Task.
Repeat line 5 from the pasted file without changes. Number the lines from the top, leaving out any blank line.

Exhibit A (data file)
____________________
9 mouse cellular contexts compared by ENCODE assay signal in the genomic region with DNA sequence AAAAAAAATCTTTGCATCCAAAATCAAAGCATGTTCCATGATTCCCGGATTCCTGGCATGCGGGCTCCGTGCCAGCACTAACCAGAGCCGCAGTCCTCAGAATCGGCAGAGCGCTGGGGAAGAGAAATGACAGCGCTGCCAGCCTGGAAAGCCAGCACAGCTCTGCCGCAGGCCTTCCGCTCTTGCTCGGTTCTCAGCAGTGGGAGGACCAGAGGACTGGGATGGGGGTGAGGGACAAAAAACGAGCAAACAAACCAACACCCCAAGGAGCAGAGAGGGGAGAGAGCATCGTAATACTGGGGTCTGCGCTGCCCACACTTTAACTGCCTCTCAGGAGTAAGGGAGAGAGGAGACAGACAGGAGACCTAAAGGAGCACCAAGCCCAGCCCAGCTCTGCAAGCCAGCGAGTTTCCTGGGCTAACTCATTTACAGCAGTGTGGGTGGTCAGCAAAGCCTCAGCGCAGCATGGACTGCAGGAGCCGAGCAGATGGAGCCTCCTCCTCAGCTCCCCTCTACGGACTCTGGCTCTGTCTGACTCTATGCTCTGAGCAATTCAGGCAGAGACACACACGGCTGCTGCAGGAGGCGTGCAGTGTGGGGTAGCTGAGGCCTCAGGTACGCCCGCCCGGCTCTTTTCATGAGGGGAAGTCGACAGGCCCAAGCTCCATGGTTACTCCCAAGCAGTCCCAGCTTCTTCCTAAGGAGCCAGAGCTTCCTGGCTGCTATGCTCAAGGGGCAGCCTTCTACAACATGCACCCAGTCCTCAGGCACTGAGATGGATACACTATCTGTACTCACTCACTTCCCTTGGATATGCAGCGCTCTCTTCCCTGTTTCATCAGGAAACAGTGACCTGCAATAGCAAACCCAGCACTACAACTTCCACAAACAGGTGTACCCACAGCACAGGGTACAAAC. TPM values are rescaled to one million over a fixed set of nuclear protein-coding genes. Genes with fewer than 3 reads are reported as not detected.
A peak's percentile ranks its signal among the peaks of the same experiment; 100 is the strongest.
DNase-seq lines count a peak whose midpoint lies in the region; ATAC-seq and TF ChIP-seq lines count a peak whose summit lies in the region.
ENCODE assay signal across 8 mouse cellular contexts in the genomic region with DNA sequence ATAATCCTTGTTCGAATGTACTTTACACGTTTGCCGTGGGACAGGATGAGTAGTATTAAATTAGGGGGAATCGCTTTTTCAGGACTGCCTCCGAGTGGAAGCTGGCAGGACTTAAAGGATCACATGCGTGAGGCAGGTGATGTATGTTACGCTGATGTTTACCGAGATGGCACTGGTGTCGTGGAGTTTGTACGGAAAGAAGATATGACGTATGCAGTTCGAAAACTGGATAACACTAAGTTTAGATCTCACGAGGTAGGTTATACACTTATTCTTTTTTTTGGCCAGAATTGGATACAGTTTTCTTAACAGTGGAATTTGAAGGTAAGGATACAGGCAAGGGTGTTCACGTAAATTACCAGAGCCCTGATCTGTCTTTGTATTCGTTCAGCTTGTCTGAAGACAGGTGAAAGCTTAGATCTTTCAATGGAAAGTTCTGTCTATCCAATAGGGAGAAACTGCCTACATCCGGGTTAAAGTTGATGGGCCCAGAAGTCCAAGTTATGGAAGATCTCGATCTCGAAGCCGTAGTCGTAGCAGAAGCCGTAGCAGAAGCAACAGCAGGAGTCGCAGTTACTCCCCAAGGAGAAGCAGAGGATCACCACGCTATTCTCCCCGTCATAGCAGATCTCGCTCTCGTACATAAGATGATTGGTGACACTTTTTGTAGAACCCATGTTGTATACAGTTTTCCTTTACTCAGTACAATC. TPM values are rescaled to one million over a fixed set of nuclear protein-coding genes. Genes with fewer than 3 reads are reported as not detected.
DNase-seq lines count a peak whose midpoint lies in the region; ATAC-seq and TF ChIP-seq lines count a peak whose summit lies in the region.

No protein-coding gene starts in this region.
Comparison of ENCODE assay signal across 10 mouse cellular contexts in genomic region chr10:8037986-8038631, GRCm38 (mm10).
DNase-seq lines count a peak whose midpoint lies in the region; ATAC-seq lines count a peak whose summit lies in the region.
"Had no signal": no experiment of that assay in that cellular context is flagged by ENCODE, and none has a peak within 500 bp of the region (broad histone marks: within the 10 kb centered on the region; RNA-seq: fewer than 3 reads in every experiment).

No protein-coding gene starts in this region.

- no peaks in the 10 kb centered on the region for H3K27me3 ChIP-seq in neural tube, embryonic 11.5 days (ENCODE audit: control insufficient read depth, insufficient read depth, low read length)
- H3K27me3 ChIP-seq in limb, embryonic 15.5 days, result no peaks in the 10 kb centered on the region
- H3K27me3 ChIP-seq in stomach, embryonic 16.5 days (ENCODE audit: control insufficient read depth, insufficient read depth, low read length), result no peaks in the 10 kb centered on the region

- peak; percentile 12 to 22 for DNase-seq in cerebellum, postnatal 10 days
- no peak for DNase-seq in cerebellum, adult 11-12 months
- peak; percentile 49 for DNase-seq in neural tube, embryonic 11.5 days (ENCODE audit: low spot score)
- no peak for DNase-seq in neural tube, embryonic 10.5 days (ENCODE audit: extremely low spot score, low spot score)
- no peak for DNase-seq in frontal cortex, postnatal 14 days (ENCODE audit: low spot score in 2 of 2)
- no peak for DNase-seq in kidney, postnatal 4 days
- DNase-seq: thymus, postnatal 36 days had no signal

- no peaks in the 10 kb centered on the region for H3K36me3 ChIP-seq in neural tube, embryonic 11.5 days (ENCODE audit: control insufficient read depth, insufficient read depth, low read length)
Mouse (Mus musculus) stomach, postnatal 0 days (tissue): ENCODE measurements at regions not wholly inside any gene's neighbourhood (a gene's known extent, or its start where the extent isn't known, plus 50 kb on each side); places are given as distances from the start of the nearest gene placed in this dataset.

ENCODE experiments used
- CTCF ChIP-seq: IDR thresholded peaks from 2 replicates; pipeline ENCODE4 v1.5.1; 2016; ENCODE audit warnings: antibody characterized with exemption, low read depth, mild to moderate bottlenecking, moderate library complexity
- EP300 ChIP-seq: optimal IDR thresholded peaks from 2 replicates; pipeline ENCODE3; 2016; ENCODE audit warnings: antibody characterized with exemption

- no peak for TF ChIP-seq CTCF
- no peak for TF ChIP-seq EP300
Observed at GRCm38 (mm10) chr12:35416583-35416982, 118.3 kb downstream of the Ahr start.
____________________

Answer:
DNase-seq lines count a peak whose midpoint lies in the region; ATAC-seq and TF ChIP-seq lines count a peak whose summit lies in the region.